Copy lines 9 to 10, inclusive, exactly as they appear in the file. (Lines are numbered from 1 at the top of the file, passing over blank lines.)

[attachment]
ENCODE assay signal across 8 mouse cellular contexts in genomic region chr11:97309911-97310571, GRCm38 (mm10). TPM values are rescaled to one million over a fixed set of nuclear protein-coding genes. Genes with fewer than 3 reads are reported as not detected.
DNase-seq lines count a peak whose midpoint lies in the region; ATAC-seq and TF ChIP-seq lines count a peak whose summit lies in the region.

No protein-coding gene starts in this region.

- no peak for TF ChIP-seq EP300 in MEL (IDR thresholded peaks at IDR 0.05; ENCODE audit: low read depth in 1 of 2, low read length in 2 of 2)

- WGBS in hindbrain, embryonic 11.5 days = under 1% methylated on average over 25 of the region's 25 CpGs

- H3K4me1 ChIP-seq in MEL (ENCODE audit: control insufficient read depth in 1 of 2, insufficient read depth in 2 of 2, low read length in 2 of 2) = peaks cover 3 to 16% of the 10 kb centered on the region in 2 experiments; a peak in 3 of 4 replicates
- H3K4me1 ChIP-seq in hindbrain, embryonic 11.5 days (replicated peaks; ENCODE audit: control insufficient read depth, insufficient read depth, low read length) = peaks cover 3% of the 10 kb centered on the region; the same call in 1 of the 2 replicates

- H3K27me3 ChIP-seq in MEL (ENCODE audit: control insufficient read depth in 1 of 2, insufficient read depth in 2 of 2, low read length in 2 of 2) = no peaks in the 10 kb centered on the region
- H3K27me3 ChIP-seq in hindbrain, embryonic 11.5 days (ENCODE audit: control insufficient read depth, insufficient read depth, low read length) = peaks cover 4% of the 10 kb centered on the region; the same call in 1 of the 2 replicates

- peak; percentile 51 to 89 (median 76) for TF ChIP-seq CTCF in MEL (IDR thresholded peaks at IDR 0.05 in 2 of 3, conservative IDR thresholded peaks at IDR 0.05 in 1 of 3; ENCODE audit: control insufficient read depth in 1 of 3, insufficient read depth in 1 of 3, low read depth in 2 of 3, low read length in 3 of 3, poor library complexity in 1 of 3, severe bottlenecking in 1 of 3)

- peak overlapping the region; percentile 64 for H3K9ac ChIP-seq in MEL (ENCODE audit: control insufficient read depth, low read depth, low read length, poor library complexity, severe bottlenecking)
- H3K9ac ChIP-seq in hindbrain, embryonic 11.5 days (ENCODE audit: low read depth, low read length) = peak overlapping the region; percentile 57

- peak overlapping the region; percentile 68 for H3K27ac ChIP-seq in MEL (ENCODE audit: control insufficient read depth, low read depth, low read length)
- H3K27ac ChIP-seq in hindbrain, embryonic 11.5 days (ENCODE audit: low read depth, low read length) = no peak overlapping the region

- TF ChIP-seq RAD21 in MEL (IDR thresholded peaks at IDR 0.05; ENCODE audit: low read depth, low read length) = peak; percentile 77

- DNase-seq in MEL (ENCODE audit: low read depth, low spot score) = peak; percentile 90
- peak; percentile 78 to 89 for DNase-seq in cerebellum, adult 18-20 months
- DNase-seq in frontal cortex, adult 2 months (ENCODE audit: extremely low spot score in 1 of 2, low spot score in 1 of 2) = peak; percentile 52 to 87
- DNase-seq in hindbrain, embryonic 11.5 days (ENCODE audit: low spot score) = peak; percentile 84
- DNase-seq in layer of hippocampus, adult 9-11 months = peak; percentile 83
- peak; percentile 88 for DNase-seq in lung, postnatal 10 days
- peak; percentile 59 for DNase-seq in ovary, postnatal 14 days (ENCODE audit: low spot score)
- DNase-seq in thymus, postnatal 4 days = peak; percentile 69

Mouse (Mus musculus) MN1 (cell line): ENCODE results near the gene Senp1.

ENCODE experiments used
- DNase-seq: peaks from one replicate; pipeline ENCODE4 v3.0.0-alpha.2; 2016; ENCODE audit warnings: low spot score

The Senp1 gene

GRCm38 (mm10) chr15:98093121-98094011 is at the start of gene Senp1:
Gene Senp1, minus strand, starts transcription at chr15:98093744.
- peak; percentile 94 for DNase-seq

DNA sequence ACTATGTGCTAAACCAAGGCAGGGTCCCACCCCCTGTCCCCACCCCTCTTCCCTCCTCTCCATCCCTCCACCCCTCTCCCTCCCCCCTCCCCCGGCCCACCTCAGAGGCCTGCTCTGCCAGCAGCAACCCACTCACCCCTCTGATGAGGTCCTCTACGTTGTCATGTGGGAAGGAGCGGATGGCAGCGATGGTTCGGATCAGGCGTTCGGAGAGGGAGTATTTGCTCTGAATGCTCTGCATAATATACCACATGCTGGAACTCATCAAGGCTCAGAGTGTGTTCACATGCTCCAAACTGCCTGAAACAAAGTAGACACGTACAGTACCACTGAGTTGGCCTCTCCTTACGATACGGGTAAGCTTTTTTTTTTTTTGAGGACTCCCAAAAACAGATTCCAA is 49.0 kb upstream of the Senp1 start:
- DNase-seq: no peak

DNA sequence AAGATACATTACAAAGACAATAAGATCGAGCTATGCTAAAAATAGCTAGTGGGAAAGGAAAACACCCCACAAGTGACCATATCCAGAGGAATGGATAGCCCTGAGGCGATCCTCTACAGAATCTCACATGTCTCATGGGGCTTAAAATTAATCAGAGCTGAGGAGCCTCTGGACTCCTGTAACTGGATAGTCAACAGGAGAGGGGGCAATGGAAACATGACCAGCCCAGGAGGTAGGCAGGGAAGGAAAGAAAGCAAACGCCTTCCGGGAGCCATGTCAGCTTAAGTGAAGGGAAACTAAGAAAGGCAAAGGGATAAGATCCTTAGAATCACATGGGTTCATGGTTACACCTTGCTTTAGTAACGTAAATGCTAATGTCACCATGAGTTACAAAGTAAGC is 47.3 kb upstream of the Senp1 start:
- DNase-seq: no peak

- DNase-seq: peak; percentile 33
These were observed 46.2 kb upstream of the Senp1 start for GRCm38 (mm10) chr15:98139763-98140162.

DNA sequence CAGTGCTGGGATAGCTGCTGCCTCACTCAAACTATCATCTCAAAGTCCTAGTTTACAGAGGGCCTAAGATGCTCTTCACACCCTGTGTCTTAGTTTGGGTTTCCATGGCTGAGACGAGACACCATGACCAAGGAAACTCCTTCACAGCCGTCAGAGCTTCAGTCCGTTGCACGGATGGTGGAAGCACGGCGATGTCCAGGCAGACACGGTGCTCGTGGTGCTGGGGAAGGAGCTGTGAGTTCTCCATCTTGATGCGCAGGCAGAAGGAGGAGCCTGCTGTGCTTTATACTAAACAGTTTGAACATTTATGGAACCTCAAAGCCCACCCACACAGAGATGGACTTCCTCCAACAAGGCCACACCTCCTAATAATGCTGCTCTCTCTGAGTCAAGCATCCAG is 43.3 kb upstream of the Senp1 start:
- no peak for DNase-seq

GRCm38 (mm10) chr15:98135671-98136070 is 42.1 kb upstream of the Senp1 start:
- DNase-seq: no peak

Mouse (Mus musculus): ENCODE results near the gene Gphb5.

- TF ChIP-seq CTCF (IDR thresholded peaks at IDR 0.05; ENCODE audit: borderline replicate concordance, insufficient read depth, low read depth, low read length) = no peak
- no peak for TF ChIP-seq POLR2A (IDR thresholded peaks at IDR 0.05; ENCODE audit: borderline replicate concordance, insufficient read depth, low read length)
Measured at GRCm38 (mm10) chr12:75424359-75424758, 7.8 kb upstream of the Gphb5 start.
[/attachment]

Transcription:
- H3K27me3 ChIP-seq in hindbrain, embryonic 11.5 days (ENCODE audit: control insufficient read depth, insufficient read depth, low read length) = peaks cover 4% of the 10 kb centered on the region; the same call in 1 of the 2 replicates

- peak; percentile 51 to 89 (median 76) for TF ChIP-seq CTCF in MEL (IDR thresholded peaks at IDR 0.05 in 2 of 3, conservative IDR thresholded peaks at IDR 0.05 in 1 of 3; ENCODE audit: control insufficient read depth in 1 of 3, insufficient read depth in 1 of 3, low read depth in 2 of 3, low read length in 3 of 3, poor library complexity in 1 of 3, severe bottlenecking in 1 of 3)